All Wheel Drive Barn Find: 1992 Subaru Loyale Wagon

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While we sometimes stare in relative disbelief at the price sellers ask for, there are cases in which you can make a logical defense for the attempt at a top-of-market sale. In the case of this incredibly clean 1992 Subaru Loyale wagon, the asking price of $15,000 isn’t totally nuts when you consider how few of these cars remain in the sort of condition this one is in. Any car designed to be driven in the snow stands a high likelihood of being completely rotten underneath, especially when it wears sensitive early 90s Japanese sheetmetal. Find this almost-extinct all-wheel-drive wagon here on eBay and located in Missouri.

The original Subaru wagons were loyal companions for a wide range of users, from ski bums in Colorado to high school teachers in Massachusetts. They also found favor with folks in the Pacific Northwest who used them to travel deep into the wilderness and back out again for dental appointments. The Loyale wagon’s name was strangely appropriate for a vehicle that was celebrated for its unflinching reliability and dirt-cheap running costs, not to mention being particularly proficient in the snow. The unfortunate thing is about vehicles like that is they are often beaten like a stubborn mule and left for dead.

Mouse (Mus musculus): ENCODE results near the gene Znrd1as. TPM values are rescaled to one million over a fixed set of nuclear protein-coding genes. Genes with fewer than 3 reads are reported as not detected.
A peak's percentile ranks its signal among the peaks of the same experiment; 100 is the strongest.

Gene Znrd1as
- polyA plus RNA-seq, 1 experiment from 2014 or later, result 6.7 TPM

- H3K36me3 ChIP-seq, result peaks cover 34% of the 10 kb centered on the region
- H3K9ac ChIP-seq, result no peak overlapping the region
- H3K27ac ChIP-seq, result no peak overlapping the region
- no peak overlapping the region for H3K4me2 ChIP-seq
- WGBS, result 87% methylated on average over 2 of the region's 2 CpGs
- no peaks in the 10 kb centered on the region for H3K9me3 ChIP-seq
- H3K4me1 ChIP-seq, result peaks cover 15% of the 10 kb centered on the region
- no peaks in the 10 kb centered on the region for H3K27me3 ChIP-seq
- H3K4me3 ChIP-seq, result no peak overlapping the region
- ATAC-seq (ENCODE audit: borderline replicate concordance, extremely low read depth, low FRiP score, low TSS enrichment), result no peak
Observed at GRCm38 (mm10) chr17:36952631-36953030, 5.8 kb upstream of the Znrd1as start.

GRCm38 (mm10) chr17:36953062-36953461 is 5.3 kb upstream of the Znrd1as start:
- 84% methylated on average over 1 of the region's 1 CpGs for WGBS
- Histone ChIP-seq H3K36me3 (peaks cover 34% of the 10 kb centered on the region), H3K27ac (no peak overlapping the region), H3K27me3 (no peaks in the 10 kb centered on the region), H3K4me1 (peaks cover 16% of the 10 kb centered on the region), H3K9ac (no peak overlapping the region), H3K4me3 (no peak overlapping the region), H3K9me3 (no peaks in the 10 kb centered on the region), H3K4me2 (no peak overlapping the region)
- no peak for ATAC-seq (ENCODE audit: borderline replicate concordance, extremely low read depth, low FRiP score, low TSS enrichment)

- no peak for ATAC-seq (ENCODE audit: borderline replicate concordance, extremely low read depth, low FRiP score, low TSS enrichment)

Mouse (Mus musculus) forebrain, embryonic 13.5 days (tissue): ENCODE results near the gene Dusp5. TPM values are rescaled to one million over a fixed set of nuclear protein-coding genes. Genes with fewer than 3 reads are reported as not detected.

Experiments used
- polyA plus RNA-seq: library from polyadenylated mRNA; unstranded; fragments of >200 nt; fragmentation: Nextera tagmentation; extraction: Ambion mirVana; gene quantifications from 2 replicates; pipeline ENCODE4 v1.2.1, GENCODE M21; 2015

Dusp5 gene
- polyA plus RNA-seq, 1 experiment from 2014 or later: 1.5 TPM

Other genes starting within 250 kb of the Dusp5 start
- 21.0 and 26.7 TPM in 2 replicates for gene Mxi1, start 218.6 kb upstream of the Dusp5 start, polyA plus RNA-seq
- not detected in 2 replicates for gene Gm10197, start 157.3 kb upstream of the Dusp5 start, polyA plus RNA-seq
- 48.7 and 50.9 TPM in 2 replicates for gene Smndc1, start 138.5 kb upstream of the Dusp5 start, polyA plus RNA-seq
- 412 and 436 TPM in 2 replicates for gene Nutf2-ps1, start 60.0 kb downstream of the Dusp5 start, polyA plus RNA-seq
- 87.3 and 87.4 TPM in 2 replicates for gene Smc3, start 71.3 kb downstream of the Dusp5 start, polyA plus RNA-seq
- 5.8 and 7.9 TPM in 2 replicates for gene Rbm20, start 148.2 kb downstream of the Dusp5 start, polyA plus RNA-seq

Not this example, however. The seller claims it is a one-owner specimen that has been hidden in a garage for years, and he doubts it was ever even out in the rain. The seat upholstery is in incredible condition, with nary a smudge or cigarette burn present. The interior plastics were always fairly durable but they certainly didn’t still look like new as they do in this Loyale. Mileage is claimed to be just 29,000 and the seller mentions the previous owner was a 92-year-old man who clearly chose the Loyale as his final vehicle before presumably retiring from daily driving duties.